I would like to discuss another portion of the Patient Protection Affordability and Care Act (PPACA) in this post. I will return to my posts about interviews tomorrow. There is some additional guidance that was just released by the Department of Health and Human Services (HHS) with the rules that will govern these areas: Denying Coverage, Essential Health Benefits, Benchmark Plans, Wellness Programs and Unfair Underwriting.
There was some additional clarification about how this would work. As of Jan. 1, 2014, insurers will not be allowed to prevent care based on pre-existing conditions. The insurers will also not be allowed to charge a higher premium based on gender, occupation, or employer. The insurers will be allowed to charge a higher premium based on age, tobacco use, family size, and geography. In the event an individual is denied coverage for some reason, they will be allowed access to the healthcare exchange. Individuals will be required to purchase their coverage during open enrollment periods.
Essential Health Benefits (EHB)
All insurance plans, including those on the Healthcare Exchanges, will be required to provide these 10 items at a minimum:
· Ambulatory patient services
· Emergency services
· Maternity and newborn care
· Mental health and substance use disorder services, including behavioral health treatment
· Prescription drugs
· Rehabilitative and habilitative services and devices
· Laboratory services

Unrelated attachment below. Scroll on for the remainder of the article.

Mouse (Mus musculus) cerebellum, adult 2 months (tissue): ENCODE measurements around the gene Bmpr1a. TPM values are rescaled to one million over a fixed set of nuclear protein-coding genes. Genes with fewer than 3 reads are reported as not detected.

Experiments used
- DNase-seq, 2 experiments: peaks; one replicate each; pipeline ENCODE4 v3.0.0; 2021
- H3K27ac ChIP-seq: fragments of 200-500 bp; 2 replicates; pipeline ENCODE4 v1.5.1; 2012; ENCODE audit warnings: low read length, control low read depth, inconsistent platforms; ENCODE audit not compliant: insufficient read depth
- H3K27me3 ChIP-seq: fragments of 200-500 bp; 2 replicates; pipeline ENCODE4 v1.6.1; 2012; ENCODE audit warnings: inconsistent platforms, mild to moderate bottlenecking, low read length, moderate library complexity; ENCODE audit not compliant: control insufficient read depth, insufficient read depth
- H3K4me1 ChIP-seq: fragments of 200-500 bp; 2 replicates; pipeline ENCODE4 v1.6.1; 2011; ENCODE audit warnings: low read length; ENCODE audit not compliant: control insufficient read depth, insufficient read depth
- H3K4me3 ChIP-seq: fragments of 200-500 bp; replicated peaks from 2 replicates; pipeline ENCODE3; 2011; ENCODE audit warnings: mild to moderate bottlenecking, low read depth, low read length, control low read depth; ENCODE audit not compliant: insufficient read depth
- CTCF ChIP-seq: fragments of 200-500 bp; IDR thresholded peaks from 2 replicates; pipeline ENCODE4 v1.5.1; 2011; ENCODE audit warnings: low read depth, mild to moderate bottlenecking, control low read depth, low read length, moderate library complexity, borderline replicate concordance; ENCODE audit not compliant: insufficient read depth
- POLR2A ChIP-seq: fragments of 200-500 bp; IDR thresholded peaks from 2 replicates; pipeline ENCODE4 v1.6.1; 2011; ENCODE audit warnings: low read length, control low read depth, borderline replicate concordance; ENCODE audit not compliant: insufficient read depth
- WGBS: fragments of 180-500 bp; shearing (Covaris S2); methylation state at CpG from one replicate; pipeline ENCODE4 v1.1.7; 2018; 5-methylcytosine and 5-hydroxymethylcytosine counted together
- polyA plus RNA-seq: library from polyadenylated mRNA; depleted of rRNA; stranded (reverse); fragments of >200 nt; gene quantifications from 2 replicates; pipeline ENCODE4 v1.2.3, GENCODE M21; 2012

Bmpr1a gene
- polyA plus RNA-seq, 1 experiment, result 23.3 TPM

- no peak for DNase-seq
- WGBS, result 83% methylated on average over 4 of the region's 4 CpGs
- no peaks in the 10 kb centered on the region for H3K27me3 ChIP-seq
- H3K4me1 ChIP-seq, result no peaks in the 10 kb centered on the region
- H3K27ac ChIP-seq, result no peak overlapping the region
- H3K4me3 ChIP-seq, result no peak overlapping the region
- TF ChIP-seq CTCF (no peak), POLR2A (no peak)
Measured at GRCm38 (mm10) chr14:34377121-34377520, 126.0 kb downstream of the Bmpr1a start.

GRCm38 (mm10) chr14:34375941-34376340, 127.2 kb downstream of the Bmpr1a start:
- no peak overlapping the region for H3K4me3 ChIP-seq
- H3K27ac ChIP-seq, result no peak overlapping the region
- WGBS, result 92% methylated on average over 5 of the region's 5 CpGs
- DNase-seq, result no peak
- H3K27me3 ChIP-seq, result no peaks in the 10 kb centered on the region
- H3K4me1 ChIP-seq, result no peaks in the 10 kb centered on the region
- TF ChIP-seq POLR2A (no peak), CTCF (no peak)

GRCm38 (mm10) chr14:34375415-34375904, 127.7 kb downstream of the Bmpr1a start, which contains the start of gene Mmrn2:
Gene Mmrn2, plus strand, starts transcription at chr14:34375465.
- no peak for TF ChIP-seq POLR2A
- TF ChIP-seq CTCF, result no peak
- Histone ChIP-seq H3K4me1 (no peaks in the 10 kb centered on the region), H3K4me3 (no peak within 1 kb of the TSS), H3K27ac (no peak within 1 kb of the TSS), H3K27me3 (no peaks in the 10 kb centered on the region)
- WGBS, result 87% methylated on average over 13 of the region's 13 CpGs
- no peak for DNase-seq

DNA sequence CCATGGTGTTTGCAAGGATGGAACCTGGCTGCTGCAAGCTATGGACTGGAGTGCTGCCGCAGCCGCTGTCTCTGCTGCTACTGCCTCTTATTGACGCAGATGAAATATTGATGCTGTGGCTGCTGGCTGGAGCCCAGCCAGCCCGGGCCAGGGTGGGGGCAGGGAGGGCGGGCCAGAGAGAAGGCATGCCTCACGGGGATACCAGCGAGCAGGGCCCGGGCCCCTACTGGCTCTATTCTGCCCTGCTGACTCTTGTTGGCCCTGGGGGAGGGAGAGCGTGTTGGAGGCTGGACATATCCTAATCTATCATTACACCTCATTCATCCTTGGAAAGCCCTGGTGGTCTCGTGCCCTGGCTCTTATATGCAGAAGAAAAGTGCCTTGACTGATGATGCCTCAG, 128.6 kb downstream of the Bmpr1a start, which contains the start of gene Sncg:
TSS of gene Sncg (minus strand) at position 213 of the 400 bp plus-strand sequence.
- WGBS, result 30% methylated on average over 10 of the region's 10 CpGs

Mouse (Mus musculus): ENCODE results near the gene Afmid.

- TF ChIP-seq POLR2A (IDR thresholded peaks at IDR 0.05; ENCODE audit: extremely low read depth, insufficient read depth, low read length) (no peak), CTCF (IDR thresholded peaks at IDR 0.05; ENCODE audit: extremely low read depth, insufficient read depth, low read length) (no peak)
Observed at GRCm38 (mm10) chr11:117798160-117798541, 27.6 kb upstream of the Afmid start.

· Preventive and wellness services and chronic disease management
· Pediatric services, including oral and vision care
The new rules require that each state selects a “benchmark” plan that offers these EHB services in quality and affordability. All other insurance plans will then be rated and judged in comparison to that plan. The rules governing the benchmark plans are still up for public comment. Some additional items that may be added or changed including a Drug listing benchmark, preventive care benchmark, and a mental health standards benchmark. If a state fails to; or refuses to select a benchmark plan, the HHS will select one for them.
Wellness Programs and Unfair Underwriting
New guidelines were release regarding employer based wellness programs. Insurance plans will be required to offer coverage of programs designed to reduce disease and promote health. These plans must be reasonably expected to be effective, cannot be overly burdensome for an employee to use, must be fairly and equally offered, with accommodation offered for those who cannot medically participate in the primarily offered wellness program. Any health problems revealed in the course of a wellness program cannot be unfairly used to increase premiums.
Additional rules that were rolled out for the PPACA also include actuarial value rulings with regards to “Medal” levels and rules on Accreditation standards
There really is much more to the PPACA and these rules than I have the time to put down here. There is so much; I certainly do not understand it all. I suggest you do your own research to learn more.
Please note, this information is based on my understanding and is only to be used for informational and educational purposes. Do not take what I am writing as advice. Seek your own legal counsel and/or see a tax accountant before making business or personal decisions.